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Do you suffer from high blood pressure?

If you do, you may be deficient in MAGNESIUM 

An observational study examined the effect of various nutritional factors on incidence of high blood pressure in over 30,000 US male health professionals. After four years of follow-up, it was found that a lower risk of hypertension was associated with dietary patterns that provided more magnesium, potassium, and dietary fibre. 

New scientific evidence from DASH clinical trials is strong enough that the Joint National Committee on Prevention, Detection, Evaluation, and Treatment of High Blood Pressure states that diets that provide plenty of magnesium are positive lifestyle modifications for individuals with hypertension. This group recommends the DASH diet as a beneficial eating plan for people with hypertension and for those with "prehypertension" who desire to prevent high blood pressure.

Many healthcare professional are realising that blood pressure tablets are wrongly targeted for many people, and can cause undesirable side effects.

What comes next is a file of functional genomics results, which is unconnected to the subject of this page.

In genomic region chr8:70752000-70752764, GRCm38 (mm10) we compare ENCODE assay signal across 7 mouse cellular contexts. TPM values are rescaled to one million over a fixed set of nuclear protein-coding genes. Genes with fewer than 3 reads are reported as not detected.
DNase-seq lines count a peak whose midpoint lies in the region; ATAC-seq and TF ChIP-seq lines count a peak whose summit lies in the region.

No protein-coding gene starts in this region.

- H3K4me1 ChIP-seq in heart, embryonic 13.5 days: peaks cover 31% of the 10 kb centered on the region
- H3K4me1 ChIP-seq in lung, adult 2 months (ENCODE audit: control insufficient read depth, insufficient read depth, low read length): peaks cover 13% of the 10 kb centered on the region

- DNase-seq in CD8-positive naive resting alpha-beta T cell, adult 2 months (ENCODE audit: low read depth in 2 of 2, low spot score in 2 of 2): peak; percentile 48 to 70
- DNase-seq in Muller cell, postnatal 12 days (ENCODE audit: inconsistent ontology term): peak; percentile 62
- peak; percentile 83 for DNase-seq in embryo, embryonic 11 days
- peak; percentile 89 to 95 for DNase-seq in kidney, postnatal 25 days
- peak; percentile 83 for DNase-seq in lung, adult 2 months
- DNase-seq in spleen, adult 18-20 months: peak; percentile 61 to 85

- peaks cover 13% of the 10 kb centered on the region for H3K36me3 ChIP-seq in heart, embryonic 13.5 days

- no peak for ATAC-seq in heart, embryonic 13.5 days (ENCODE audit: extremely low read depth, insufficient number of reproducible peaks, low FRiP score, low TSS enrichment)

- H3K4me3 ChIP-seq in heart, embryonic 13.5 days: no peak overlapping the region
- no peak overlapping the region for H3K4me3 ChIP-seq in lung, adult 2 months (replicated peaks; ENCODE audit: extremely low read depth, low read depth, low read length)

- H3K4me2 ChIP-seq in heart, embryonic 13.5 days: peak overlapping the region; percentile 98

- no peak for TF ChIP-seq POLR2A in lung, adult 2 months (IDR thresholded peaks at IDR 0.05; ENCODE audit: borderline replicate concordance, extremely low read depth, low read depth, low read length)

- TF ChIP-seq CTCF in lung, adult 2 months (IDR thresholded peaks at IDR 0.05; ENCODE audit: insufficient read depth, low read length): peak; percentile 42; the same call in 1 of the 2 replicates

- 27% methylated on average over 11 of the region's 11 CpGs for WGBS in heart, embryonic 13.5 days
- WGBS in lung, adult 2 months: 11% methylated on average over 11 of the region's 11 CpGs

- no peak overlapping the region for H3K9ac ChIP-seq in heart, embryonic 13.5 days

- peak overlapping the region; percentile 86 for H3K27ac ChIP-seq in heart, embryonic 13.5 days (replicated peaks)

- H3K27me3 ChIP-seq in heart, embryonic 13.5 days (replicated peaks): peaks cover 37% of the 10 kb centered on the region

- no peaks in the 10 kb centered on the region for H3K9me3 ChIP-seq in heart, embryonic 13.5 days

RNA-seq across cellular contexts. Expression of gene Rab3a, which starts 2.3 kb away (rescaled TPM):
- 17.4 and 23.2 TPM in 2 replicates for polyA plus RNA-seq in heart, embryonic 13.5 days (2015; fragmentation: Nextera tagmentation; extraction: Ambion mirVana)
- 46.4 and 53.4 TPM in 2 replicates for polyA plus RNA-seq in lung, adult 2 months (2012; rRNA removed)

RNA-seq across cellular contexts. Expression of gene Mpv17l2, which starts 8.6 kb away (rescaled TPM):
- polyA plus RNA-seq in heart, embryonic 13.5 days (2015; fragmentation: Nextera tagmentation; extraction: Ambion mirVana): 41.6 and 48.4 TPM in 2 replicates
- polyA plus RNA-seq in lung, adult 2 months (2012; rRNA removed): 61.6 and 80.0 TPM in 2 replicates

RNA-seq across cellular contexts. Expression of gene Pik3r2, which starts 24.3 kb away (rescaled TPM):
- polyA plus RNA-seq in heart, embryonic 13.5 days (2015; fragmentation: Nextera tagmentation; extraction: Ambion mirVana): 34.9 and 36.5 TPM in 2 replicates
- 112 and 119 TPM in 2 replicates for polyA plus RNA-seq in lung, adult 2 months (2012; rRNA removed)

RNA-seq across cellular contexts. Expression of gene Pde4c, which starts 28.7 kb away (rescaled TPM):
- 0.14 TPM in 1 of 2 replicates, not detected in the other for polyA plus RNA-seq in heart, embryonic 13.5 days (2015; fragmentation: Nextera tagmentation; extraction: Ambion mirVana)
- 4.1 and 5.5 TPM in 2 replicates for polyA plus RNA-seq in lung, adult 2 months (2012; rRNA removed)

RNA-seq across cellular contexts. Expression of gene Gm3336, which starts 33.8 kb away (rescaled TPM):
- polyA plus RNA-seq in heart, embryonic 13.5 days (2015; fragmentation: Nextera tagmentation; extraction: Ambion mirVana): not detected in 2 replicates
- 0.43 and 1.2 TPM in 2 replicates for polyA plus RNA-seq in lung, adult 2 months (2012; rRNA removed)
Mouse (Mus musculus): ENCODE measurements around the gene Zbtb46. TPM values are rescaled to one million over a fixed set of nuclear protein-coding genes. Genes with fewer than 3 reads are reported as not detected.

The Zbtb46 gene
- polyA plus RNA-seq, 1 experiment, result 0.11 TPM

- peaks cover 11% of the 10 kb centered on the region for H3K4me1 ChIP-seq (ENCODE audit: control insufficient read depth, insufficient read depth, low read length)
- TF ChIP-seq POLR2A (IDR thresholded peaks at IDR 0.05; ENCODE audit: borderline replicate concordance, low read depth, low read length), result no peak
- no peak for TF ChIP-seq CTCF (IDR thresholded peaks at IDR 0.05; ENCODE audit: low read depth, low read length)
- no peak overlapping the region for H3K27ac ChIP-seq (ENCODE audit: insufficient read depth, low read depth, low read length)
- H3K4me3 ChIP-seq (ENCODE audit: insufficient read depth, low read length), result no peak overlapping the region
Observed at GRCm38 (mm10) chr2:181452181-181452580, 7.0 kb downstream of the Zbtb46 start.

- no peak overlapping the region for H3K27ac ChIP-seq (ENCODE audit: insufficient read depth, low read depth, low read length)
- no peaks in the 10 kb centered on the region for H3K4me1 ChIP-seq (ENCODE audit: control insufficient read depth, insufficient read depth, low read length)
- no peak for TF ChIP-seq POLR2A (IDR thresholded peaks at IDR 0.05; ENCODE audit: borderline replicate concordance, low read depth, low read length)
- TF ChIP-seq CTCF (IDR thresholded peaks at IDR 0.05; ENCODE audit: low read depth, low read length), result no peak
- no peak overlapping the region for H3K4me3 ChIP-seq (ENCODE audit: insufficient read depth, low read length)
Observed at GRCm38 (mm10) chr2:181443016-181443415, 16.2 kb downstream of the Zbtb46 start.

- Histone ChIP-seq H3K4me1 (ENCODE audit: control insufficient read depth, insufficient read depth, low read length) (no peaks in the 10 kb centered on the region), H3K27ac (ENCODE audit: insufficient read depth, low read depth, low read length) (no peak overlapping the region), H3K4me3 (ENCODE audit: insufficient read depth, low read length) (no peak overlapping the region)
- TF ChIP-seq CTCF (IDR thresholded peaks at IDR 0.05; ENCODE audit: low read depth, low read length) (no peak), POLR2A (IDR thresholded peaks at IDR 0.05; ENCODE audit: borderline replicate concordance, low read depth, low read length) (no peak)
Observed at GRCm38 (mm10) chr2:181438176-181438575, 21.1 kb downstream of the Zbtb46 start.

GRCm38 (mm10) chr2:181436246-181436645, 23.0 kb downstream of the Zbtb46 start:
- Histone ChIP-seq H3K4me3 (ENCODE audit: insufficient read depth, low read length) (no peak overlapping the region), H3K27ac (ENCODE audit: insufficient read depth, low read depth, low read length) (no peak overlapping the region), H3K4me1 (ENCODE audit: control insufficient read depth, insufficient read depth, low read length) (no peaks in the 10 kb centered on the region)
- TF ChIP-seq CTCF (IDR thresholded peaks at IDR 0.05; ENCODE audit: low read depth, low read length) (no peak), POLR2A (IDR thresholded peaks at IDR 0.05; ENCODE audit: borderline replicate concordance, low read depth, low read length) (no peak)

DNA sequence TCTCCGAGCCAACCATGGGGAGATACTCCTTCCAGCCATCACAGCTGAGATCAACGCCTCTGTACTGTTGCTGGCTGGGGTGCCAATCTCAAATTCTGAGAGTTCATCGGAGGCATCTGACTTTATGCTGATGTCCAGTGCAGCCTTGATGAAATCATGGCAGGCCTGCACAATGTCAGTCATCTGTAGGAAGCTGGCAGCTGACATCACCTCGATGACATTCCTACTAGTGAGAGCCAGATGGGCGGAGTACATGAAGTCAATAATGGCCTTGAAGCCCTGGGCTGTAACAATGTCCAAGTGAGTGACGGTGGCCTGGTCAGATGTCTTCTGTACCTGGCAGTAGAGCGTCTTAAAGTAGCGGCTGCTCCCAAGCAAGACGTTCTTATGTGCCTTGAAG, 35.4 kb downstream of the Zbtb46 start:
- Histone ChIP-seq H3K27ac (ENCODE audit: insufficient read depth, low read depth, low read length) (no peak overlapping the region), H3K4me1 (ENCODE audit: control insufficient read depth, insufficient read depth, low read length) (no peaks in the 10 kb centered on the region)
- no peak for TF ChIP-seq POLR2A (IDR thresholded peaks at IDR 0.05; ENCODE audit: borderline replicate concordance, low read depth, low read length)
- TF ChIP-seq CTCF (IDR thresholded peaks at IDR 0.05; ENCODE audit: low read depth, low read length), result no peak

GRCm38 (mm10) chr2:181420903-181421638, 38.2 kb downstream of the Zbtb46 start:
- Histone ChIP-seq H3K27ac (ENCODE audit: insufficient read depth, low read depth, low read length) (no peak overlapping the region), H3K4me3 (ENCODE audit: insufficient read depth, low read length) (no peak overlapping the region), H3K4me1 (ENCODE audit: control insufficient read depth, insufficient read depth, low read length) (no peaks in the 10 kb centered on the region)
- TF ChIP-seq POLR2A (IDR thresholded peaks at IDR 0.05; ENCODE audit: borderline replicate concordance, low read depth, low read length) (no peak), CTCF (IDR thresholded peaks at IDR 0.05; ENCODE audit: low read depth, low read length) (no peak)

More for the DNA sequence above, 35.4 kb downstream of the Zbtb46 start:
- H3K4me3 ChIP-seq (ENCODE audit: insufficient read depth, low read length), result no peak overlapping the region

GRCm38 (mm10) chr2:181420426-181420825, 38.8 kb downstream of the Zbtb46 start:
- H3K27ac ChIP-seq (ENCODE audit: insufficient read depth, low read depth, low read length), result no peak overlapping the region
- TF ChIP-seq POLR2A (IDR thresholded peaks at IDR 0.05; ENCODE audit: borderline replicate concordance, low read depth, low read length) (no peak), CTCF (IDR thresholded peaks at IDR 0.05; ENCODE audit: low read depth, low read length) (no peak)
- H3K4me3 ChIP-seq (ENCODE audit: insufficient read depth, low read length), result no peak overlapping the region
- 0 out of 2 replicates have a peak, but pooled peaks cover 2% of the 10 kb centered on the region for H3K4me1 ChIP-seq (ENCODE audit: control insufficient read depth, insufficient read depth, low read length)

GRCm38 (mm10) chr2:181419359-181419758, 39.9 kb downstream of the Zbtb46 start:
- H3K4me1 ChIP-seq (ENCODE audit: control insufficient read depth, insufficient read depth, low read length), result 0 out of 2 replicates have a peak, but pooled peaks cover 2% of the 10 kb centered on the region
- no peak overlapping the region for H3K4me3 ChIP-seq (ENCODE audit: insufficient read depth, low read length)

Magnesium and diabetes
 In recent years, rates of type 2 diabetes have increased along with the rising rates of obesity.

Magnesium plays an important role in carbohydrate metabolism. It may influence the release and activity of insulin, the hormone that helps control blood glucose (sugar) levels. Low blood levels of magnesium are frequently seen in individuals with type 2 diabetes.

Low magnesium may worsen insulin resistance, a condition that often precedes diabetes. The kidneys will excrete magnesium during periods of severe hyperglycemia (significantly elevated blood glucose). In older adults, correcting magnesium depletion may improve insulin response and action.

One health study followed over 170,000 health professionals through diet questionnaires.  Over time, the risk for developing type 2 diabetes was greater in men and women with a lower magnesium intake. 
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